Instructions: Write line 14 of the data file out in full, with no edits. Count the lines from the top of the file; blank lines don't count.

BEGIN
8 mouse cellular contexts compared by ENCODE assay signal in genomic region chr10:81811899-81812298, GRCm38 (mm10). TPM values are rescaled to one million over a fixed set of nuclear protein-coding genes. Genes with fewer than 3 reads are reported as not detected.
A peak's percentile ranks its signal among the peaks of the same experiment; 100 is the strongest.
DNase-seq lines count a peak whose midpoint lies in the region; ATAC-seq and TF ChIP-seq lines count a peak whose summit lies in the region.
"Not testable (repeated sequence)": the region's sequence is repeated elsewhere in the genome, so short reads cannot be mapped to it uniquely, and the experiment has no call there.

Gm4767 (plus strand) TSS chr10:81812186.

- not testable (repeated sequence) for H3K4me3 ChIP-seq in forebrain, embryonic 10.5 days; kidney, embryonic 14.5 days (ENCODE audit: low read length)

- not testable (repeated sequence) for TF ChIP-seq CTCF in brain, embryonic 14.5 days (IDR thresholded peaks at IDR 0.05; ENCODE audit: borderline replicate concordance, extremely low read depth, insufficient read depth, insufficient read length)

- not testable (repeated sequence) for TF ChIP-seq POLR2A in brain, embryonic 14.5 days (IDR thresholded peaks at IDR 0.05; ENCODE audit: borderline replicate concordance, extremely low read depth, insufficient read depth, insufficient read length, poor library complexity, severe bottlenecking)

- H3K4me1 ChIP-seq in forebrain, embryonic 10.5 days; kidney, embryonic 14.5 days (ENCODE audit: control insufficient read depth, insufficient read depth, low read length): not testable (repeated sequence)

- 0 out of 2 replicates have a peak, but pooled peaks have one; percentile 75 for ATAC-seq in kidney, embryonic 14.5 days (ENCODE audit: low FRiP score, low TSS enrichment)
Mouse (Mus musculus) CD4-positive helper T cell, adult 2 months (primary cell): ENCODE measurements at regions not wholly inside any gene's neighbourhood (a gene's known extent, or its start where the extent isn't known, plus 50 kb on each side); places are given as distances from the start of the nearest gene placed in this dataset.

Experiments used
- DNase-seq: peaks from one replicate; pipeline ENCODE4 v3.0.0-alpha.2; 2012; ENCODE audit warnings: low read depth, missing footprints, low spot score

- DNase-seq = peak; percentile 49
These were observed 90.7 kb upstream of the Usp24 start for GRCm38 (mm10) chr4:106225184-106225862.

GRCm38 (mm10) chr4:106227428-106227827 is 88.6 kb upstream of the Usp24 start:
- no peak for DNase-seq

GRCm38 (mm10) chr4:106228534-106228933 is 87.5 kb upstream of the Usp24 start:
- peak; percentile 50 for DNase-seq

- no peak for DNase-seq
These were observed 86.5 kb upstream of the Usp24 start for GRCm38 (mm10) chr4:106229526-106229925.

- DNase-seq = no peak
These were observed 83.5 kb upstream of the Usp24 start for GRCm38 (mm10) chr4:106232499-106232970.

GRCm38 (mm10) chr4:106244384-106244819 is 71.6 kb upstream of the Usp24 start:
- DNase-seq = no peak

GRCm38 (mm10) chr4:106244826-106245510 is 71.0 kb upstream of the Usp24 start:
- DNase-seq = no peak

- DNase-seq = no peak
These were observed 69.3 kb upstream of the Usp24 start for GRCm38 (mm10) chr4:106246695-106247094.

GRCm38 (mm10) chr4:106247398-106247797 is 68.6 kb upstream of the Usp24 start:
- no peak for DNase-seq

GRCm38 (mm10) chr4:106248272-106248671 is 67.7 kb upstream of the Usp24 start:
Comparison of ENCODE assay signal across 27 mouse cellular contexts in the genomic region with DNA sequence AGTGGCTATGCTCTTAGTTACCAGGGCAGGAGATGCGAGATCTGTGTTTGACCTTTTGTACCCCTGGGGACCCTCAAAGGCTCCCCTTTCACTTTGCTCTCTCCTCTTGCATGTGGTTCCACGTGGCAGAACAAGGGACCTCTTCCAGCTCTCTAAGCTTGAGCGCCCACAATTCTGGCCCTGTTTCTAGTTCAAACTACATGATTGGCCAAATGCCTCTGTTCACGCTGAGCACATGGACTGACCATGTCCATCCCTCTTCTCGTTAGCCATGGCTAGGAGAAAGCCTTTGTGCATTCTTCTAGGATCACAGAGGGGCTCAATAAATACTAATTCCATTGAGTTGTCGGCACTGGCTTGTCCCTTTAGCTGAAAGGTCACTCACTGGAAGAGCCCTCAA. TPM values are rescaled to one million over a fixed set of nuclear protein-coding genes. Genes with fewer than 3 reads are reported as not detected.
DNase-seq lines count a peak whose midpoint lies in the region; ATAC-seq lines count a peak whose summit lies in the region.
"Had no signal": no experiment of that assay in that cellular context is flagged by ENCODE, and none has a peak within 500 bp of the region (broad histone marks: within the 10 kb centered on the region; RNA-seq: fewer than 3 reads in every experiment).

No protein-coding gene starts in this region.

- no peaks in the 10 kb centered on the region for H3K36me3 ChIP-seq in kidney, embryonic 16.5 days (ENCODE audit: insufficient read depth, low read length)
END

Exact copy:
- DNase-seq = peak; percentile 49